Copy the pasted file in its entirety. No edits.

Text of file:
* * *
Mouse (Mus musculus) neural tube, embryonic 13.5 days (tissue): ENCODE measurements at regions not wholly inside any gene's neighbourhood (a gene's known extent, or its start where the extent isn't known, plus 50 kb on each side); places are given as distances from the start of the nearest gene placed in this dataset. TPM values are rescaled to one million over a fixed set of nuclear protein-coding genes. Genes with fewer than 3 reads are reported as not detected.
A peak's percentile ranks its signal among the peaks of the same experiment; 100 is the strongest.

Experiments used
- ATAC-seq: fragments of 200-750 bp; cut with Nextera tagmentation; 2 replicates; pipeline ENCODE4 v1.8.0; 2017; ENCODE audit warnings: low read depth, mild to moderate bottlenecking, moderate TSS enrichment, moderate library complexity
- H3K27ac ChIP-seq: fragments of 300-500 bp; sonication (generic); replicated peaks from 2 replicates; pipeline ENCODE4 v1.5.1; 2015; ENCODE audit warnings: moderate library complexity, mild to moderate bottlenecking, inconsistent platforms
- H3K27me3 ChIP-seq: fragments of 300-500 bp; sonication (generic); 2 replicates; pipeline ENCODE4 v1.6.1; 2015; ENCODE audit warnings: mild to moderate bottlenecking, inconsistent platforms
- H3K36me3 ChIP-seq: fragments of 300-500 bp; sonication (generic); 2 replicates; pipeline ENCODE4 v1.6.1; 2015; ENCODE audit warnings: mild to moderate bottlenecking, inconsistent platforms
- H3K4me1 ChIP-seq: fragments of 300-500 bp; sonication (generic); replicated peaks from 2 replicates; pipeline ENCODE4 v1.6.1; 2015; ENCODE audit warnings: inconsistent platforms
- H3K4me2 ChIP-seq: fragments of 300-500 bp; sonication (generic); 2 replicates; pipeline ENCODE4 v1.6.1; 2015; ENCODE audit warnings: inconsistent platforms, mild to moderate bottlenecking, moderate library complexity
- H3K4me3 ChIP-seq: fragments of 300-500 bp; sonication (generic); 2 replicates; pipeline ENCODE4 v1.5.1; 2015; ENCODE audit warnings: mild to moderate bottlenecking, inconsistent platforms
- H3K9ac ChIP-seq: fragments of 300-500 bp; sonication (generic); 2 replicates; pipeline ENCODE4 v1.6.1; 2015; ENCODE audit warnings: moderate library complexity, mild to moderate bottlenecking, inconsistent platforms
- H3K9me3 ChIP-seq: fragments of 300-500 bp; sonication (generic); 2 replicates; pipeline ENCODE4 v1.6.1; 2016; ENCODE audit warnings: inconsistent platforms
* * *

Mouse (Mus musculus) neural tube, embryonic 13.5 days (tissue): ENCODE measurements at regions not wholly inside any gene's neighbourhood (a gene's known extent, or its start where the extent isn't known, plus 50 kb on each side); places are given as distances from the start of the nearest gene placed in this dataset. TPM values are rescaled to one million over a fixed set of nuclear protein-coding genes. Genes with fewer than 3 reads are reported as not detected.
A peak's percentile ranks its signal among the peaks of the same experiment; 100 is the strongest.

Experiments used
- ATAC-seq: fragments of 200-750 bp; cut with Nextera tagmentation; 2 replicates; pipeline ENCODE4 v1.8.0; 2017; ENCODE audit warnings: low read depth, mild to moderate bottlenecking, moderate TSS enrichment, moderate library complexity
- H3K27ac ChIP-seq: fragments of 300-500 bp; sonication (generic); replicated peaks from 2 replicates; pipeline ENCODE4 v1.5.1; 2015; ENCODE audit warnings: moderate library complexity, mild to moderate bottlenecking, inconsistent platforms
- H3K27me3 ChIP-seq: fragments of 300-500 bp; sonication (generic); 2 replicates; pipeline ENCODE4 v1.6.1; 2015; ENCODE audit warnings: mild to moderate bottlenecking, inconsistent platforms
- H3K36me3 ChIP-seq: fragments of 300-500 bp; sonication (generic); 2 replicates; pipeline ENCODE4 v1.6.1; 2015; ENCODE audit warnings: mild to moderate bottlenecking, inconsistent platforms
- H3K4me1 ChIP-seq: fragments of 300-500 bp; sonication (generic); replicated peaks from 2 replicates; pipeline ENCODE4 v1.6.1; 2015; ENCODE audit warnings: inconsistent platforms
- H3K4me2 ChIP-seq: fragments of 300-500 bp; sonication (generic); 2 replicates; pipeline ENCODE4 v1.6.1; 2015; ENCODE audit warnings: inconsistent platforms, mild to moderate bottlenecking, moderate library complexity
- H3K4me3 ChIP-seq: fragments of 300-500 bp; sonication (generic); 2 replicates; pipeline ENCODE4 v1.5.1; 2015; ENCODE audit warnings: mild to moderate bottlenecking, inconsistent platforms
- H3K9ac ChIP-seq: fragments of 300-500 bp; sonication (generic); 2 replicates; pipeline ENCODE4 v1.6.1; 2015; ENCODE audit warnings: moderate library complexity, mild to moderate bottlenecking, inconsistent platforms
- H3K9me3 ChIP-seq: fragments of 300-500 bp; sonication (generic); 2 replicates; pipeline ENCODE4 v1.6.1; 2016; ENCODE audit warnings: inconsistent platforms